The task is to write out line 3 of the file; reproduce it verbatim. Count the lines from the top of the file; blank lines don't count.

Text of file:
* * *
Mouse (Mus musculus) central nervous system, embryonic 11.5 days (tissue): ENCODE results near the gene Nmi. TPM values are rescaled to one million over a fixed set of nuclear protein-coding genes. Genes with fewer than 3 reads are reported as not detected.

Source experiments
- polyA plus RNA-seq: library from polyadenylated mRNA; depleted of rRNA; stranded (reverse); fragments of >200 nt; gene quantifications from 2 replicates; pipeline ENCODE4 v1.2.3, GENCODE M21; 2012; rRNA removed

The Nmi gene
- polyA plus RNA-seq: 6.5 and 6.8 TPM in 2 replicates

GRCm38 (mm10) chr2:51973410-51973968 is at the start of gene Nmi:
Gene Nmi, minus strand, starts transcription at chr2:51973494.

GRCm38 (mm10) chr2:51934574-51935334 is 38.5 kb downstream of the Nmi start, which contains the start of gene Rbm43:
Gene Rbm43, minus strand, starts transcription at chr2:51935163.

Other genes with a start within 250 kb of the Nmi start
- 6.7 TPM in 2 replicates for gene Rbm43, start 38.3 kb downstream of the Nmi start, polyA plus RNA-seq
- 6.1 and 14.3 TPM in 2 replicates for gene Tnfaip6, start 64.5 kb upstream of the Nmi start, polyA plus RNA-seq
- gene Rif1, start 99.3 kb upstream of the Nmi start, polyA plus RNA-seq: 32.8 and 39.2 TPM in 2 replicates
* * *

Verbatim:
- polyA plus RNA-seq: library from polyadenylated mRNA; depleted of rRNA; stranded (reverse); fragments of >200 nt; gene quantifications from 2 replicates; pipeline ENCODE4 v1.2.3, GENCODE M21; 2012; rRNA removed